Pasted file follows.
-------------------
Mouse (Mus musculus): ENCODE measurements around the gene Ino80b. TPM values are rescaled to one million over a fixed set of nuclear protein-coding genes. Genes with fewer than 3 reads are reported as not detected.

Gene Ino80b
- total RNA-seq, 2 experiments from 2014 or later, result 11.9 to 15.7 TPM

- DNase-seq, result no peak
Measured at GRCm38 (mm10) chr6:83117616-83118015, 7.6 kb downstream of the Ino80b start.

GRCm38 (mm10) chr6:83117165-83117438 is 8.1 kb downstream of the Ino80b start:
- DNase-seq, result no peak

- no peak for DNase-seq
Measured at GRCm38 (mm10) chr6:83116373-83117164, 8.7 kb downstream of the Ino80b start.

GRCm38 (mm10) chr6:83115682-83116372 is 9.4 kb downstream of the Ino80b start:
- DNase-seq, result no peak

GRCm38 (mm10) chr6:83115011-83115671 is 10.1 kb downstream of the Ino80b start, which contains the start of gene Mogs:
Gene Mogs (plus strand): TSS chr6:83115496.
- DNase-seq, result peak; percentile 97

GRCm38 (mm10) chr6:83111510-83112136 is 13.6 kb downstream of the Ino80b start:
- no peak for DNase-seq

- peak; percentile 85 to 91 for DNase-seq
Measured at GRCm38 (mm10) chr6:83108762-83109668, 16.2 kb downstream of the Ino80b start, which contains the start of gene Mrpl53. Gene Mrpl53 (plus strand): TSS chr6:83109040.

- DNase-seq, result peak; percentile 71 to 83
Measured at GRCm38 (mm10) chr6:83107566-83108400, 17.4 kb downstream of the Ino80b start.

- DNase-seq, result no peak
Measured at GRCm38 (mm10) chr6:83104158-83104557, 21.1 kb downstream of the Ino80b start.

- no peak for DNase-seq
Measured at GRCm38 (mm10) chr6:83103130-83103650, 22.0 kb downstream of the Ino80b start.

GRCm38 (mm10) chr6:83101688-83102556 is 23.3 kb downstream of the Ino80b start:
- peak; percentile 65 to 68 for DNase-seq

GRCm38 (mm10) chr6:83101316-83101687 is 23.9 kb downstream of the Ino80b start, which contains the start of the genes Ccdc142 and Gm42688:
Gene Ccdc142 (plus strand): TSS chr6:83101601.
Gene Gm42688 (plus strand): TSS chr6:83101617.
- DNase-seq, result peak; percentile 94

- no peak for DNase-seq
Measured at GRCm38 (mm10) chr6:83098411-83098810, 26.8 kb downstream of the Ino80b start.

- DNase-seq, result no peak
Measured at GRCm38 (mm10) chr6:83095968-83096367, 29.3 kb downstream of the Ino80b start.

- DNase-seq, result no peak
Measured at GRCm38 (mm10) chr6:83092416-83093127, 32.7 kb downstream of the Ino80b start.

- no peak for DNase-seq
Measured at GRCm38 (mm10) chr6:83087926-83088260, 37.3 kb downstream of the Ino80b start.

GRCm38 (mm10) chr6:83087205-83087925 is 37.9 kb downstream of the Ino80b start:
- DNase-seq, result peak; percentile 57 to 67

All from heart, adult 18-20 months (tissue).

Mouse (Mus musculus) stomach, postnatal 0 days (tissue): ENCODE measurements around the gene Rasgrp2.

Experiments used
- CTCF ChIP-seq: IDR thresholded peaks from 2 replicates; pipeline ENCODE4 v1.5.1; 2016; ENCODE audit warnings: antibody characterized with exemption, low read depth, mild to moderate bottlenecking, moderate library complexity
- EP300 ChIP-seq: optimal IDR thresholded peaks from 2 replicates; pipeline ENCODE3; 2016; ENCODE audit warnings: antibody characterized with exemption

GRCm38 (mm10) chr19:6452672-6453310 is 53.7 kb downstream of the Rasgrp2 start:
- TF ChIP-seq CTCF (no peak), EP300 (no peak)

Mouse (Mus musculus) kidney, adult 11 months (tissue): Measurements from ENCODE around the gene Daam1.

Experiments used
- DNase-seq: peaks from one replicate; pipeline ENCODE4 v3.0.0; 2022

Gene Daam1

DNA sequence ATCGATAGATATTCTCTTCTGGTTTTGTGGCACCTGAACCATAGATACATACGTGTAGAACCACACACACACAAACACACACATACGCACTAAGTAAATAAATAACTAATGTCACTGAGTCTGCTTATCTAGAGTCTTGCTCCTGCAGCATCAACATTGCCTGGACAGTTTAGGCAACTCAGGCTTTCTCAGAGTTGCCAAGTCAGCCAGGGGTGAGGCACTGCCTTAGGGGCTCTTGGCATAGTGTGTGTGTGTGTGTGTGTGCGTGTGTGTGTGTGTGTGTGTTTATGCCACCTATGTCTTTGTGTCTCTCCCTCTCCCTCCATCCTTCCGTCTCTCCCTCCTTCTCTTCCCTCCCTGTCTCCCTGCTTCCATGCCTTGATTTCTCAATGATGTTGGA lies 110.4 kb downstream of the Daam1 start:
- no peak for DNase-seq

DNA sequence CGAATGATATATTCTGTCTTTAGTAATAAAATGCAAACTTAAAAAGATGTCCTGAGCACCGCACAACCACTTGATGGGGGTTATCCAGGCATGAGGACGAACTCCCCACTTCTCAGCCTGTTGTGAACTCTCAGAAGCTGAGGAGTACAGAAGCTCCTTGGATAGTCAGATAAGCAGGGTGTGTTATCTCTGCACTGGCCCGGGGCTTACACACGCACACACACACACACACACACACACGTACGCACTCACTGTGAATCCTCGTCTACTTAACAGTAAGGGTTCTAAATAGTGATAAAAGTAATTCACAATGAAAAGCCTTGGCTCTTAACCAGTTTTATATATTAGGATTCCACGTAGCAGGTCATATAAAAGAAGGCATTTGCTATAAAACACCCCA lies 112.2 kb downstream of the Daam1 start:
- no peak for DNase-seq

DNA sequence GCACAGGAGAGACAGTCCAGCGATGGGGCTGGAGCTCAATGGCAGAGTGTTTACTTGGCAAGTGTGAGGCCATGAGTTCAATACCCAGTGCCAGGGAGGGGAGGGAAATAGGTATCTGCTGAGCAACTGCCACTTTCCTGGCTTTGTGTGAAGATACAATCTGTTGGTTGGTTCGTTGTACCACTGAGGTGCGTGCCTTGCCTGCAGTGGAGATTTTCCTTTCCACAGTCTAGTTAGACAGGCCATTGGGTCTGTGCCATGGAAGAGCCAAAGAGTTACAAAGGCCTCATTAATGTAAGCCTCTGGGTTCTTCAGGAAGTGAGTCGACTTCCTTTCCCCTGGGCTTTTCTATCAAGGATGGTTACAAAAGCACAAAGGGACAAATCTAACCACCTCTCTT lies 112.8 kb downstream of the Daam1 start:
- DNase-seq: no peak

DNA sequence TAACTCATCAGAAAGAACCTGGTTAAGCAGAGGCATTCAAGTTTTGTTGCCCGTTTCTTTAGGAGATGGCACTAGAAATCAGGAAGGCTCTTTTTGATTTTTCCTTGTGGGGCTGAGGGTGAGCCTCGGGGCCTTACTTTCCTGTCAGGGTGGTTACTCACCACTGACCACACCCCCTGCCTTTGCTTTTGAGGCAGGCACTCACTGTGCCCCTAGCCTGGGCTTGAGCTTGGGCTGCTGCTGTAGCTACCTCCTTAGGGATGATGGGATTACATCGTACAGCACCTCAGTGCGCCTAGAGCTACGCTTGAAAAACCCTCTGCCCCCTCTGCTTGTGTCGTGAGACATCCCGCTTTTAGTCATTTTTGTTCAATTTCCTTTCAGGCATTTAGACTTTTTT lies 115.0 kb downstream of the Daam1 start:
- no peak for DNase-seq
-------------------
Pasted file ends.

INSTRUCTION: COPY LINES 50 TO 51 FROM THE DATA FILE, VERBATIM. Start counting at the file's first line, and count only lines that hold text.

- DNase-seq: peaks from one replicate; pipeline ENCODE4 v3.0.0; 2022

Gene Daam1